From guidebook 'The Russian Far East" by Erik Azulay, Allegra Harris Azulay. 1995.
"EHTO STRANNOE MESTO..." KOMANDORSKY ISLANDS
The Komandorsky Islands lie to the east of the peninsula. This small group of islands was "discovered" by Bering in 1741 when his ship, the St. Peter, was trying to find its way back to Kamchatka after exploring the coast of Alaska. Bering landed and wintered on the largest island, hoping to recuperate and set off again in the spring. However, it was not to be and Bering, along with many of his crew, succumbed to scurvy and died on this distant island which now bears his name.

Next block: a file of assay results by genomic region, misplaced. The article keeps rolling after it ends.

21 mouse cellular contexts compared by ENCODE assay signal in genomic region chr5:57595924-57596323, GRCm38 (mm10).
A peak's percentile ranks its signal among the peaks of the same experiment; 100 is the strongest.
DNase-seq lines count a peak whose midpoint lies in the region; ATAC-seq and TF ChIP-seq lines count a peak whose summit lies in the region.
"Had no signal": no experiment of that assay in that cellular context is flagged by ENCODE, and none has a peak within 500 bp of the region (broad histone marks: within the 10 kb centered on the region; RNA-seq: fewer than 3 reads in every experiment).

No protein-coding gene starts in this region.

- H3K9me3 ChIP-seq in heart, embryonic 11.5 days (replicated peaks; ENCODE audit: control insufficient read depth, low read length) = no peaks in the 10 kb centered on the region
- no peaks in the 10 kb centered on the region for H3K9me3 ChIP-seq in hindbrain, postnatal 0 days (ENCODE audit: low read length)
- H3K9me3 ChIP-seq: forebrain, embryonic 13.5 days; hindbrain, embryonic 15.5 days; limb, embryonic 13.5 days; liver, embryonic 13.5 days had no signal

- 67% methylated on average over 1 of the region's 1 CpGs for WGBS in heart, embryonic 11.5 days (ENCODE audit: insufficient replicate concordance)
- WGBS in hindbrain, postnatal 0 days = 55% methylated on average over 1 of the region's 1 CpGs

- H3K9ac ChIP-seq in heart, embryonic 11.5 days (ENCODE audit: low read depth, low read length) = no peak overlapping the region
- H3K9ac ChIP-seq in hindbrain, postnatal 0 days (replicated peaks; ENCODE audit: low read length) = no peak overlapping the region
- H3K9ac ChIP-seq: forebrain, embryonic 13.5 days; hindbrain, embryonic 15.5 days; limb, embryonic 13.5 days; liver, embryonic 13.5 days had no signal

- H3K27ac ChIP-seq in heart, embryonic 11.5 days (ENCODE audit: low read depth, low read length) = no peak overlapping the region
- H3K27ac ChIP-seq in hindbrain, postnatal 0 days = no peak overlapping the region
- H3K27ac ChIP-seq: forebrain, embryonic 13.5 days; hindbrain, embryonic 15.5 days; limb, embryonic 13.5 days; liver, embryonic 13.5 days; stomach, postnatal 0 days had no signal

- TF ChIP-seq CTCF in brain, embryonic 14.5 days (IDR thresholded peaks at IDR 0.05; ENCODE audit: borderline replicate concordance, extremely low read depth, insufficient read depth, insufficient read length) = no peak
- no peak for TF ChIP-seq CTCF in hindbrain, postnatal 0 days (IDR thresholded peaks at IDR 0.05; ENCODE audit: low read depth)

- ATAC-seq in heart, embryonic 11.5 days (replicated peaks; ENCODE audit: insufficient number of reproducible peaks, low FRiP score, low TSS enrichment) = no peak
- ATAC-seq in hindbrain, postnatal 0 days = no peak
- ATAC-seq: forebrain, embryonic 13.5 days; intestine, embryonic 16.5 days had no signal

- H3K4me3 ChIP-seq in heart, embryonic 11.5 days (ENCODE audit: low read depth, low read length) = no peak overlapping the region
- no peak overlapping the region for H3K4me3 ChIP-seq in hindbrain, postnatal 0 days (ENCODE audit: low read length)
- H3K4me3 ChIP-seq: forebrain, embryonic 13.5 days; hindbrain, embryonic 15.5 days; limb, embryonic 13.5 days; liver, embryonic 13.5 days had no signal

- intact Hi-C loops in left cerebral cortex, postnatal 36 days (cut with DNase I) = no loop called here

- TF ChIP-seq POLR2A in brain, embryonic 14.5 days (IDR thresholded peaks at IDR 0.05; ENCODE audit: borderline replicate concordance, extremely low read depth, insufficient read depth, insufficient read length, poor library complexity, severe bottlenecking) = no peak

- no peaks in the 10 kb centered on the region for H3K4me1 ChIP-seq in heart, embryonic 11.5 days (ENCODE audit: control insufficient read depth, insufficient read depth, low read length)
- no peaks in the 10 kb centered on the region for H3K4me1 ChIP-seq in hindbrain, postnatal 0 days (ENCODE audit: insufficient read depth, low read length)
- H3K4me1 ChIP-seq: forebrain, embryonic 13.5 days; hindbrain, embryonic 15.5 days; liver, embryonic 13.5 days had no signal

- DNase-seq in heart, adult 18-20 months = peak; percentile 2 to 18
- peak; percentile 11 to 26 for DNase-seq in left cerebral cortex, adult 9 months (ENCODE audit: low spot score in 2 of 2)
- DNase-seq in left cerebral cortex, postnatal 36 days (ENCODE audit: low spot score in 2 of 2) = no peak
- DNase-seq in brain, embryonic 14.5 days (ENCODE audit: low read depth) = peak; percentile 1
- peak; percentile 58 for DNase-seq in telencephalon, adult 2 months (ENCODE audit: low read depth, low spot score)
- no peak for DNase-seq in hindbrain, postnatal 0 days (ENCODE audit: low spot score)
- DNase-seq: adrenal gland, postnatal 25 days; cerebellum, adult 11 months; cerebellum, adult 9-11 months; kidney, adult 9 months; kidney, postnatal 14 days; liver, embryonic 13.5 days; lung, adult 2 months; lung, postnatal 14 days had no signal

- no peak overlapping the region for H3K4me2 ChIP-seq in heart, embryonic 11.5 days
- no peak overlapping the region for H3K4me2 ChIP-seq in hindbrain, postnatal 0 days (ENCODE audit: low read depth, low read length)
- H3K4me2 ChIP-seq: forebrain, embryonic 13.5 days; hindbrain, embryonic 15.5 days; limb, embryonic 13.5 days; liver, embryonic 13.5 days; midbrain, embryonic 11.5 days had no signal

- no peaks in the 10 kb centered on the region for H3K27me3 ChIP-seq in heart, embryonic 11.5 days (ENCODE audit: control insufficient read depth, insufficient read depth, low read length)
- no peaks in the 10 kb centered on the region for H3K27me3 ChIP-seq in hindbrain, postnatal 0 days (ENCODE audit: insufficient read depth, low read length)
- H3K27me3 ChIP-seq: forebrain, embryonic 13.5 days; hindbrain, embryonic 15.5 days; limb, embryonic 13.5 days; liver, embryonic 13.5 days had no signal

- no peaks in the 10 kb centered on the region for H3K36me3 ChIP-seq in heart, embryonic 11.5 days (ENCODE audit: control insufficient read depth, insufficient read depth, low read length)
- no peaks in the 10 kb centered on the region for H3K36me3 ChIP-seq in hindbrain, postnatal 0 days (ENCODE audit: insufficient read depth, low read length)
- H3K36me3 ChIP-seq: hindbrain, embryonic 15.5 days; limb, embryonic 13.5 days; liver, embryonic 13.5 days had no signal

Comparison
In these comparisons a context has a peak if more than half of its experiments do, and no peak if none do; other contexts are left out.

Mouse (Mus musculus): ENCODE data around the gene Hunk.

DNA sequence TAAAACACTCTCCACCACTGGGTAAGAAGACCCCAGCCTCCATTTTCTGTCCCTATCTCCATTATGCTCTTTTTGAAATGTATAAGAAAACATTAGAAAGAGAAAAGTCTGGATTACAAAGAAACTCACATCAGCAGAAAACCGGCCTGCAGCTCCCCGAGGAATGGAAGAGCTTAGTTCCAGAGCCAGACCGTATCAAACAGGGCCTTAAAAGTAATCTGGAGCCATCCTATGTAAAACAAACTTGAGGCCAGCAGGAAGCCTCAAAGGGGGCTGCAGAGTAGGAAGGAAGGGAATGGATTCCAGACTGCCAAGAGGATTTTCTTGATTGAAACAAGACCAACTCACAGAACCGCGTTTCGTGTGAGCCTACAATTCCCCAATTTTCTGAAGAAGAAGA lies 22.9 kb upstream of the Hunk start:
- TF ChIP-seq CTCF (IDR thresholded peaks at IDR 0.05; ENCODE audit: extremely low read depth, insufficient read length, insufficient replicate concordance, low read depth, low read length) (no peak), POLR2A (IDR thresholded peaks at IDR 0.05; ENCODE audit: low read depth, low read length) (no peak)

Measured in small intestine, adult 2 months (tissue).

When first discovered, the islands were uninhabited by man, populated only by native foxes, sea lions, sea otters, the flightless cormorant, and even the sea cow. Nowadays the foxes and sea lions are still around, but the flightless cormorant and sea cow have become extinct. In the late 1800's the animal population was increased by a reindeer herd imported by the Polish naturalist Dybovski. The main village, Nikolskoe, was founded in 1826 when the Russian-American company worked the islands, hunting whales, seals and sea otters. Competing companies also hunted the waters, and such was the demand for otter skins that each company would kill as many as possible, regardless of age or sex, in order to fill their holds as quickly as possible and sell their harvest. The result was obvious: the sea cows were hunted out of existence and the seal and otter populations dropped drastically. In 1871 exclusive rights to the islands for 20 years were granted to the American company Hutchinson, Cool and Co., an act which stabilized the hunting and allowed the herds to grow back to normal levels. Aleut families were shipped over to help with the work and nowadays there is an Aleutian National Cultural Center and a local lore museum, among other historical monuments. The Bering, Toporkov and Arii Kamen islands serve as nesting grounds for a variety of birds including fulmars, gulls, and puffins. The islands themselves are devoid of trees, but are covered with tall grasses, marshes and tundra in the north and mountains in the south. Lake Sarannoye, on Bering Island, is the largest lake on the islands, and is the main spawning ground for the local salmon. In the south of this island there are remarkable rock formations, including Steller's Arch. In April-May of each year one can see a great number of seals returning to the islands after wintering in Japan.